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Famished: The Best Things I've Eaten This Week (exist) - 35

Sara Deseran | March 22, 2013 | Food & Drink Story Eat and Drink

Twenty years later, I still blame my post-traumatic healthy-food disorder (PTHFD) on my days at UC Santa Cruz. In those college years, I experienced a lot of peer pressure to relish things like tempeh stir-fries, nutritional yeast, brown rice, and salads with seeds and a dash of amino acids. This is probably why—until now—rustic (i.e. leaden and dry) whole-grain loaves of bread haven't been high on my list of needs.

But duty has called. I'm working on a story about whole-grain breads which means that I've had to eat a lot of them lately. And I'm telling you, the new wave of whole grain breads aren't what I recall from my days shopping at the Food Bin in Santa Cruz. Dare I say we're experiencing a Third Wave of whole-grain bread?

At Bar Tartine you don't have to start standing in line for your bread at 5 pm or reserve ahead for baker Chad Robertson's famous bread like you do at the original Tartine. This might be because it hasn't caught on yet or it might be because other people suffer from PTHFD too. At Bar Tartine, Robertson is tinkering with all sorts of breads being made with different whole-grain flours. Pop by during the week when the sandwich shop is open (11 am to 3 pm) and you can grab a loaf to go without elbowing some Tartine cult follower out of the way. The breads rotate daily. Robertson makes a kamut bread shaped like the country loaf everyone knows and loves at Tartine Bakery. He also makes a whole-wheat spelt. The most intriguing might be his line of porridge breads, made with everything from barley to oat and rye. Get one and poke its crusty exterior. It feels like there's pudding inside. Slice into it and you get a piece of bread that's almost sticky to the touch, which means it lasts for almost a week. With just a touch of sour from the natural starter, it's great toasted but it's also delicious fresh.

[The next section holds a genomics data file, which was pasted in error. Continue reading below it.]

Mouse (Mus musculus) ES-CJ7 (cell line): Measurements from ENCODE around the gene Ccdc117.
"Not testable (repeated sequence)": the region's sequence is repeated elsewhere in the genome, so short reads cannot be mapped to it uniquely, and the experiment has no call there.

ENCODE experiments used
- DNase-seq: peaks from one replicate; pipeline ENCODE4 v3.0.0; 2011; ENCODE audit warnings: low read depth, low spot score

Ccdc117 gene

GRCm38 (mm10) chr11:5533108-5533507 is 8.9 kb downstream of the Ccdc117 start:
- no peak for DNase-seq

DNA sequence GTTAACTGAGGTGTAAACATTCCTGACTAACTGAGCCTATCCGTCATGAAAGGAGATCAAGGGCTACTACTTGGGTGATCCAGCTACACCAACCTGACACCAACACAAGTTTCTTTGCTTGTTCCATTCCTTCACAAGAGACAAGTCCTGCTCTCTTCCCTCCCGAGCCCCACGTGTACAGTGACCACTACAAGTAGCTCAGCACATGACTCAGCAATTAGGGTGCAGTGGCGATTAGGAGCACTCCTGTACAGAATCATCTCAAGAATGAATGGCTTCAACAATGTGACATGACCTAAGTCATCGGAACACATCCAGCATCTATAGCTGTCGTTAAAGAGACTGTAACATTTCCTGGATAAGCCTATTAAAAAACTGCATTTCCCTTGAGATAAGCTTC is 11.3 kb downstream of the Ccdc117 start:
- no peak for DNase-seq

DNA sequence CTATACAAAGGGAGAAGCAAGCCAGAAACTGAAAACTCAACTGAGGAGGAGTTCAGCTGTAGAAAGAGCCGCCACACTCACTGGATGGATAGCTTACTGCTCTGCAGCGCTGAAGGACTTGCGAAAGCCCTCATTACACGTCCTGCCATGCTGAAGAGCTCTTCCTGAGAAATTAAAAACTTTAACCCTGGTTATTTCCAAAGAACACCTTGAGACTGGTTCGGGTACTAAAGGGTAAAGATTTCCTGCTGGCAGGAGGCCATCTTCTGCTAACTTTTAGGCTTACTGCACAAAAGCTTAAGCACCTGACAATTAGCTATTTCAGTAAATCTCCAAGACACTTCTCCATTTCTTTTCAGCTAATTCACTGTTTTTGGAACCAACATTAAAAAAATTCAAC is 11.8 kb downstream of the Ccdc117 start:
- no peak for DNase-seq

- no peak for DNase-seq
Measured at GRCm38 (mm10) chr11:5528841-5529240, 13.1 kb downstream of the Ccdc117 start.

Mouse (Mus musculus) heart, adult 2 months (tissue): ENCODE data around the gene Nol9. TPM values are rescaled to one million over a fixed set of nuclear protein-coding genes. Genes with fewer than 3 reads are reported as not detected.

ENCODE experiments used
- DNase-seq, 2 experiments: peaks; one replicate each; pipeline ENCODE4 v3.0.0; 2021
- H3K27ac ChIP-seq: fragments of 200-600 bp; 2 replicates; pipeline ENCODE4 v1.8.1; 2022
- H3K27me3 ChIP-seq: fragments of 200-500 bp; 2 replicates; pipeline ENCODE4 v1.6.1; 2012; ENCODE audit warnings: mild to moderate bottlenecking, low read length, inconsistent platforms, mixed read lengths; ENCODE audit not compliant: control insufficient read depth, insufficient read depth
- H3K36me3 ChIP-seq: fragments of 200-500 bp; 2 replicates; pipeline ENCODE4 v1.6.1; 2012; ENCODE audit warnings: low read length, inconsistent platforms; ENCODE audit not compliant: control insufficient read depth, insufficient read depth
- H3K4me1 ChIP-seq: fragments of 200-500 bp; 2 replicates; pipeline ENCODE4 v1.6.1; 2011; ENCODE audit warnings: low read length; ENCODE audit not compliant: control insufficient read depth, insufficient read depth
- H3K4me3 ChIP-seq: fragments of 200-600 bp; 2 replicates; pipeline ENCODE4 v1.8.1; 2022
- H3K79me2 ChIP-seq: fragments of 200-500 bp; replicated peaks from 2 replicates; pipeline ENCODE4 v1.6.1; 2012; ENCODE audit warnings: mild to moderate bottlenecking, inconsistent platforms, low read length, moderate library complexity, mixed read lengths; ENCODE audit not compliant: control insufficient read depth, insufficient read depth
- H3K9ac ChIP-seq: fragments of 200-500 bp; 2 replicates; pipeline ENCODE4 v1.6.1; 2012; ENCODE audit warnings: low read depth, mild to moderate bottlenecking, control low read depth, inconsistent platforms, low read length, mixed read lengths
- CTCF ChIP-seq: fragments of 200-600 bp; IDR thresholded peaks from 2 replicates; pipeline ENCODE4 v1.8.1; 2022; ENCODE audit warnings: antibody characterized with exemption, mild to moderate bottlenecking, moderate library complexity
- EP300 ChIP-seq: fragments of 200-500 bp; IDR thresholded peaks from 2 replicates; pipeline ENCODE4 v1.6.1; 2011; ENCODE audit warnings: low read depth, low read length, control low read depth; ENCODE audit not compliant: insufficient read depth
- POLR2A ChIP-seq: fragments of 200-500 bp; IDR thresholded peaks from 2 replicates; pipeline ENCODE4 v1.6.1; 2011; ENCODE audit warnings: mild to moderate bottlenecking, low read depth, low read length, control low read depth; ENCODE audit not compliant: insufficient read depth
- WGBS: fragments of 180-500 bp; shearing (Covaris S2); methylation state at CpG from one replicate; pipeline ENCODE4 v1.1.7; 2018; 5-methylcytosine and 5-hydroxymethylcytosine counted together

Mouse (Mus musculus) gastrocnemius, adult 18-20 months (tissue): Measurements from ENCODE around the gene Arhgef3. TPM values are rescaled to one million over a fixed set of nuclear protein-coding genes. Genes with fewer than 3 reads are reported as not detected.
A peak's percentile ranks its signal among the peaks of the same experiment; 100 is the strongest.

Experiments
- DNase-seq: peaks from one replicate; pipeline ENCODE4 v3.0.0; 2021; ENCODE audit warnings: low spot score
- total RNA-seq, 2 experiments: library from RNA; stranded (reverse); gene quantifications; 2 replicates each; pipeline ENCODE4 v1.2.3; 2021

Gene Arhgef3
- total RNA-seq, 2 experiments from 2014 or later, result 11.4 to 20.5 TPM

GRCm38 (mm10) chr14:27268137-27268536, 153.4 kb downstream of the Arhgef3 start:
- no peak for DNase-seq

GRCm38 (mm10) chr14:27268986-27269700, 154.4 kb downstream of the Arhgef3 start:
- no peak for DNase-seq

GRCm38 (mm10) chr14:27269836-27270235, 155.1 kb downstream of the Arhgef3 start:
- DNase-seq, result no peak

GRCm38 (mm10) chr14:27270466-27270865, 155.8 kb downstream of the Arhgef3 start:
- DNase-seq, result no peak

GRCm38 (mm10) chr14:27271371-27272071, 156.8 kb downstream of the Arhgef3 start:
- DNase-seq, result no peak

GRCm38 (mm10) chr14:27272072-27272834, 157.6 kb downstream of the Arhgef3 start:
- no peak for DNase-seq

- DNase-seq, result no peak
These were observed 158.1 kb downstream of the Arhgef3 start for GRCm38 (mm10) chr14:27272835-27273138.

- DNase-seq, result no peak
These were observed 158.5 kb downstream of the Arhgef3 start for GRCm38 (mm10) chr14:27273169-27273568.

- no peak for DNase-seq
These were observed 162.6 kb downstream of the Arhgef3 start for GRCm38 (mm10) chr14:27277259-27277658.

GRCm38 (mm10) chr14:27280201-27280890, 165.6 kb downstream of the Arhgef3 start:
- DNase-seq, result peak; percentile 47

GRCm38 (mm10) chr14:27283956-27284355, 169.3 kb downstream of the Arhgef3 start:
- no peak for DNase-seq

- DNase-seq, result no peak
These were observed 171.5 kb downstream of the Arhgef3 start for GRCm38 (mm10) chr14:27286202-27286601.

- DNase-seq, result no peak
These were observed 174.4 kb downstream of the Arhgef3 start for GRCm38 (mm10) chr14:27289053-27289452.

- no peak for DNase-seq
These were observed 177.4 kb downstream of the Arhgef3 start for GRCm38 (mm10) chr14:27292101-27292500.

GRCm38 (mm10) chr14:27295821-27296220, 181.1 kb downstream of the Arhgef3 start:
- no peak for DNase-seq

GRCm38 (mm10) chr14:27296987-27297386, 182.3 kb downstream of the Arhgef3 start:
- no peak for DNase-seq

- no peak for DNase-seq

Over at The Mill, Josey Baker is putting out a a few options, including a whole wheat bread that was a bit too salty and crusty for my taste. What I loved more—and what I'll return to get again—is Baker's rye bread, which I'll admit I avoided buying the first time around. Part of this initial hesitation has to do with the fact that rye bread brings to mind rosy-cheeked Scandavian people bolstered by socialized medicine and amazing spas. It's almost too good for you. Part of it has to do with the fact that the loaf weighs as much as a small pig. However, I'm happy to report that when I finally bit the bullet (or in this case the bread), it turned out to be amazing. It yields a user-friendly, soft loaf mixed with rye flour, sesame seeds, sunflower seeds, flax seeds, and corn meal. It has a sourness, but not too much for a swipe of almond butter and honey in the morning or some goat cheese at night. This is bread that a hippy can feel good about, but a person with PTHFD can too. Kumbaya.

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